Ground treatment as an alternative to piling

Featured recently in GeoDrilling International, Marc Evans, Business Unit Manager, Menard, discusses the options for ground treatments as an alternative to traditional piling techniques and the significant cost and carbon saving benefits in comparison to conventional piling techniques. alongside Derek Taylor, Business Development Director, Keller UK.


Piling is used to transfer building loads through ground which cannot support them to firmer strata below the surface or to construct retaining walls and cofferdams. Pile lengths depend on the ground conditions and can be relatively short or many tens of metres deep. There are many different types of piling methods depending on the purpose, required performance, design and installation process, however, there are also non-piled, methods of ground improvement or treatment that are available, provided by members of the UK’s Federation of Piling Specialists (FPS).

Ground improvement

There are a wide variety of alternative ground improvement solutions, which can provide significant benefits to clients, and although often perceived as higher risk solutions compared to many traditional ‘piling’ methods of foundation support, the risks can be easily managed. The perceived risk generally comes from the misconception that piles will stop a building from settling, whereas ground improvement permits some movement. Undertaken correctly, these techniques can provide cost, programme, and environmental benefits.

The solutions offered by FPS members are highly varied, ranging from the improvement of the existing soils (densification and consolidation) to reinforcement using vertical rigid elements.

In the most simplistic situation, the existing soils are improved to provide enhanced bearing capacities and settlement characteristics, either through the densification of granular soils by the adoption of dynamic techniques such as dynamic compaction or ‘vibro’ compaction or through accelerated consolidation of fine-grained soils using vertical drains and surcharging. Both types of solution are ideal for large areas, particularly beneath embankments and hardstandings.

Where road or rail embankments are required to be built over low-strength fine-grained soils, in the short-term vertical drains can provide a pathway to allow the release of pore water increases, thus allowing embankments to be built quicker without the risk of bearing failure, as well as accelerating any consolidation settlement. With the dynamic compaction solutions, granular made ground up to 8m depth can be improved quickly and effectively, without the need to disturb the existing soils which may be contaminated or by obstructions which may preclude other techniques. Where deeper compaction of sandy/gravelly soils occur specialist vibrators can be used to achieve densification to depths of over 50m plus.

Vertical rigid elements

Where ground improvement by consolidation or densification is not possible, due to technical requirements, build programme or the ground conditions, soils can be reinforced by using vertical rigid elements. These vertical rigid elements are often aggregate columns/piers (where recycled material won on site could possibly be used) or low or ultra-low cement concrete/grouts columns. These vertical elements provide improved bearing capacities and improved settlement characteristics, by limiting the load being imposed on the existing soils and taking up the surplus capacity through the vertical rigid elements.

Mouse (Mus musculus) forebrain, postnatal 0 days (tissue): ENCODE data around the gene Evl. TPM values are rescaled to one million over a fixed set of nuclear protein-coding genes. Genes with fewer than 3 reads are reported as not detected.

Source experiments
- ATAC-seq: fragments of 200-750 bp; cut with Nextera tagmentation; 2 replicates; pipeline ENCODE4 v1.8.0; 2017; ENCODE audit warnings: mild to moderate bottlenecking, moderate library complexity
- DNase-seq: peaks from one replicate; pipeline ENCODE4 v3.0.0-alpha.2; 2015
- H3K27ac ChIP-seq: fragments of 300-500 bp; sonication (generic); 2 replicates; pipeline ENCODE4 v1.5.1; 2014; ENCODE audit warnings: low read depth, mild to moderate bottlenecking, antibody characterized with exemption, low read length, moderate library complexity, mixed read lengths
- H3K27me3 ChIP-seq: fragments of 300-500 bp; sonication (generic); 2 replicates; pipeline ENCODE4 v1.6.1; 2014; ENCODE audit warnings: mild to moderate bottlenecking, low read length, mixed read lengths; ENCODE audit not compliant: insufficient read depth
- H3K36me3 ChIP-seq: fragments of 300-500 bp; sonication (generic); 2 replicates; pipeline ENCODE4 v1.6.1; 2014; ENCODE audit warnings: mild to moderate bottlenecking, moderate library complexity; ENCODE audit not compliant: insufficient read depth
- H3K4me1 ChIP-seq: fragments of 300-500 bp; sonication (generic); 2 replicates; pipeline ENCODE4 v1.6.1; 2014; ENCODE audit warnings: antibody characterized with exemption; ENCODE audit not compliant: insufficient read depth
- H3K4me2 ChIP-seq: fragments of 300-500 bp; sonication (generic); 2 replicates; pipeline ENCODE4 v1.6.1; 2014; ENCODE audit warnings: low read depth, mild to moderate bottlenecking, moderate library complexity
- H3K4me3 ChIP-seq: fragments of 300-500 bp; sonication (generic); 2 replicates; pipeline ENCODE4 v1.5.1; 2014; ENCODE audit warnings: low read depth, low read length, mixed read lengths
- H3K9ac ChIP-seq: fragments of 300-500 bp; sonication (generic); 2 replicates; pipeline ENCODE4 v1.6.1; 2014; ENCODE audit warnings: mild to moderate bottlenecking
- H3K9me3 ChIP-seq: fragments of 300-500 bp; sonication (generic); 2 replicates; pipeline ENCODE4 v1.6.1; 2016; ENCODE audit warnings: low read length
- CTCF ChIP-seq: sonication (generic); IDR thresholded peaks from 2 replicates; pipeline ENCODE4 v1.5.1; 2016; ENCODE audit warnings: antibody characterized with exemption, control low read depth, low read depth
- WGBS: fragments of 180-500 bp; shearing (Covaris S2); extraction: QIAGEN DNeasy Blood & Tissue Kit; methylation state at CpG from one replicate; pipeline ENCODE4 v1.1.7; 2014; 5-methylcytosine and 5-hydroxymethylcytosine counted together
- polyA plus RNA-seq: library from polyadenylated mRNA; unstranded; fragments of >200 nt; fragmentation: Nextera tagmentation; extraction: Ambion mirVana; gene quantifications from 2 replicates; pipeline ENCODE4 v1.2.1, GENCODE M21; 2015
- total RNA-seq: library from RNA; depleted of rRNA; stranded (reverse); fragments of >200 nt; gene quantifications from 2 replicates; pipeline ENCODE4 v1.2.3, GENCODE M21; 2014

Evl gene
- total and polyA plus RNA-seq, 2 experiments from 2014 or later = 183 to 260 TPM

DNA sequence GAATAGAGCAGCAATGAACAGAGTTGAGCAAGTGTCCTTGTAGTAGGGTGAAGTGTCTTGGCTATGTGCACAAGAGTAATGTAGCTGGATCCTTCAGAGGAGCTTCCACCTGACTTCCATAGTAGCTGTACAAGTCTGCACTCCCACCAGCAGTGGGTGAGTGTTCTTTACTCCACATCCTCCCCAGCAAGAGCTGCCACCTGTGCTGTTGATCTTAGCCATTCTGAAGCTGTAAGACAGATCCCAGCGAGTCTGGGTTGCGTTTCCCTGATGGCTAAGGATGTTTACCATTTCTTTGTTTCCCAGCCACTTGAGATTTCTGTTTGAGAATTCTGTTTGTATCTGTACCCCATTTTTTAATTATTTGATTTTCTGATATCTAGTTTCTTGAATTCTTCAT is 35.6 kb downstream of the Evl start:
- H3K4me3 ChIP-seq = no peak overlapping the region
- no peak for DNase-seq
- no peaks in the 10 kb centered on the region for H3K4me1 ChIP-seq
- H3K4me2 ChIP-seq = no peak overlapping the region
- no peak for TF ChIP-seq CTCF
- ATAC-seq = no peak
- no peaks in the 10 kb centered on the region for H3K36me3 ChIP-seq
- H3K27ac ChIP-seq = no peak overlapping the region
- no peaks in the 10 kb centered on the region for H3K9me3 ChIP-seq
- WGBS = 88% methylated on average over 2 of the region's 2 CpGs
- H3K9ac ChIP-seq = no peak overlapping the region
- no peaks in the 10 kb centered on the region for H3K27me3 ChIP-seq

Although the end solution will be largely governed by the soils and technical specification, the method of installation is varied and is a key factor in the design process, with consideration being given to site-specific practicalities and the depth of treatment.

Vibratory techniques

The most common techniques used in the UK for the installation of aggregate columns/piers are vibratory techniques, in which a cylindrical tool penetrates the ground with the help of vibration. Using this technique aggregate columns up to 700mm in diameter can be achieved and the plant used to install them are often relatively small allowing for access to smaller and tighter sites.

Where larger diameter aggregate columns/pillars are required, these can be installed using dynamic replacement techniques, with diameters up to 2.0m being achievable in softer soils and are ideally suited to larger sites, where embankments, hardstandings or floor slabs are required.

Where soils that require ground treatment are deep ( < 10m) or are generally too soft for aggregate columns/pillars low to ultra-low cement/grout columns can be used, again installed with a variety of techniques. However, the most favoured method is using a displacement auger to limit the amount of spoil generated. These are often referred to as rigid inclusions and depths of installation are typically up to 30m in the UK, although over 50m is possible with the use of specialist plant.

More recently, techniques such as rigid inclusions have migrated into the UK from France, driven by the growth in computing power that allows the analysis of ground behaviour to be scrutinised when it is reinforced with “concrete inclusions”, and where the settlement of such soils would be reduced. This technique is particularly applicable to sites with deep soft soil in alluvial river channels around the Thames, Severn, Mersey and Humber. Here the big advantage is in the concrete and steel which is not needed as floor slabs will be thinner and pad foundations simple. Again, altogether more sustainable than deep piles and ground beams.